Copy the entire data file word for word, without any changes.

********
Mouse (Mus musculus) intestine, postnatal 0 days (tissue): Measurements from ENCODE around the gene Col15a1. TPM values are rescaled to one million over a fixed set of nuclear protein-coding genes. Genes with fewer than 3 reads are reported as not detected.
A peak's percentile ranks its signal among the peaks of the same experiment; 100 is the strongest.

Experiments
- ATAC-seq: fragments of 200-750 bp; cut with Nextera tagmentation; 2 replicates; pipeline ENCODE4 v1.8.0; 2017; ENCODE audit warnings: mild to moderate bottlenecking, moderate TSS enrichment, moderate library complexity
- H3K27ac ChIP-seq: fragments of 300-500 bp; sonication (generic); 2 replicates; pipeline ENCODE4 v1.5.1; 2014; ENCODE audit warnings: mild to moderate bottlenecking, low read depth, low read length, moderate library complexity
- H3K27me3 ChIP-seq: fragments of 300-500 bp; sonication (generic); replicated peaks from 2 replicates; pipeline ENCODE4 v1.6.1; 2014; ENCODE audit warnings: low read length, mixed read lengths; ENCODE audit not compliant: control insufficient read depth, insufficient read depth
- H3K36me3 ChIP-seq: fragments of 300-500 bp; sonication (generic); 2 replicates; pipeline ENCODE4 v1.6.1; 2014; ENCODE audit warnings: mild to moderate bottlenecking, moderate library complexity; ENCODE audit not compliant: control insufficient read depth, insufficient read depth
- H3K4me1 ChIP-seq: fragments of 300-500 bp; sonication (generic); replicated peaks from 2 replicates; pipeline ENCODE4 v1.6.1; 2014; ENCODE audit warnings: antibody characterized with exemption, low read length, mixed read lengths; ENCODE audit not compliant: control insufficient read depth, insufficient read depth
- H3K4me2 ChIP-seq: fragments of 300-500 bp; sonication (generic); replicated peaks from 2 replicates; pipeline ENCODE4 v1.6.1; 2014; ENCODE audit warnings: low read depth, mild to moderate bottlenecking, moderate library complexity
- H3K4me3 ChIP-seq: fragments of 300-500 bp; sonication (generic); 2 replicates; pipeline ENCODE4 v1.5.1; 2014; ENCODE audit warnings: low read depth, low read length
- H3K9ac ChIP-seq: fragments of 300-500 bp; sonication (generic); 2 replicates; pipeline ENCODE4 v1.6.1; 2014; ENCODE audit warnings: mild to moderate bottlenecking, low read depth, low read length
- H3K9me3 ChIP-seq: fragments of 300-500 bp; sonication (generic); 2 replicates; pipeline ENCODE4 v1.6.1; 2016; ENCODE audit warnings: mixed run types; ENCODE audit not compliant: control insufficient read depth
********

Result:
Mouse (Mus musculus) intestine, postnatal 0 days (tissue): Measurements from ENCODE around the gene Col15a1. TPM values are rescaled to one million over a fixed set of nuclear protein-coding genes. Genes with fewer than 3 reads are reported as not detected.
A peak's percentile ranks its signal among the peaks of the same experiment; 100 is the strongest.

Experiments
- ATAC-seq: fragments of 200-750 bp; cut with Nextera tagmentation; 2 replicates; pipeline ENCODE4 v1.8.0; 2017; ENCODE audit warnings: mild to moderate bottlenecking, moderate TSS enrichment, moderate library complexity
- H3K27ac ChIP-seq: fragments of 300-500 bp; sonication (generic); 2 replicates; pipeline ENCODE4 v1.5.1; 2014; ENCODE audit warnings: mild to moderate bottlenecking, low read depth, low read length, moderate library complexity
- H3K27me3 ChIP-seq: fragments of 300-500 bp; sonication (generic); replicated peaks from 2 replicates; pipeline ENCODE4 v1.6.1; 2014; ENCODE audit warnings: low read length, mixed read lengths; ENCODE audit not compliant: control insufficient read depth, insufficient read depth
- H3K36me3 ChIP-seq: fragments of 300-500 bp; sonication (generic); 2 replicates; pipeline ENCODE4 v1.6.1; 2014; ENCODE audit warnings: mild to moderate bottlenecking, moderate library complexity; ENCODE audit not compliant: control insufficient read depth, insufficient read depth
- H3K4me1 ChIP-seq: fragments of 300-500 bp; sonication (generic); replicated peaks from 2 replicates; pipeline ENCODE4 v1.6.1; 2014; ENCODE audit warnings: antibody characterized with exemption, low read length, mixed read lengths; ENCODE audit not compliant: control insufficient read depth, insufficient read depth
- H3K4me2 ChIP-seq: fragments of 300-500 bp; sonication (generic); replicated peaks from 2 replicates; pipeline ENCODE4 v1.6.1; 2014; ENCODE audit warnings: low read depth, mild to moderate bottlenecking, moderate library complexity
- H3K4me3 ChIP-seq: fragments of 300-500 bp; sonication (generic); 2 replicates; pipeline ENCODE4 v1.5.1; 2014; ENCODE audit warnings: low read depth, low read length
- H3K9ac ChIP-seq: fragments of 300-500 bp; sonication (generic); 2 replicates; pipeline ENCODE4 v1.6.1; 2014; ENCODE audit warnings: mild to moderate bottlenecking, low read depth, low read length
- H3K9me3 ChIP-seq: fragments of 300-500 bp; sonication (generic); 2 replicates; pipeline ENCODE4 v1.6.1; 2016; ENCODE audit warnings: mixed run types; ENCODE audit not compliant: control insufficient read depth